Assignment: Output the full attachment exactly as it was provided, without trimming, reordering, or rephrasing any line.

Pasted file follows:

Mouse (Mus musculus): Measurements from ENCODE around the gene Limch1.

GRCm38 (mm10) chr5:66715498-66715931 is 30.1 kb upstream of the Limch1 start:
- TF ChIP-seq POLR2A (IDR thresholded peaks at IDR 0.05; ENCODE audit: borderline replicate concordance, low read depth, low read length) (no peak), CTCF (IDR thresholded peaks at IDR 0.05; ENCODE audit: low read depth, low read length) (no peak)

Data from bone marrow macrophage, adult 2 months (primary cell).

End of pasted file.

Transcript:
Mouse (Mus musculus): Measurements from ENCODE around the gene Limch1.

GRCm38 (mm10) chr5:66715498-66715931 is 30.1 kb upstream of the Limch1 start:
- TF ChIP-seq POLR2A (IDR thresholded peaks at IDR 0.05; ENCODE audit: borderline replicate concordance, low read depth, low read length) (no peak), CTCF (IDR thresholded peaks at IDR 0.05; ENCODE audit: low read depth, low read length) (no peak)

Data from bone marrow macrophage, adult 2 months (primary cell).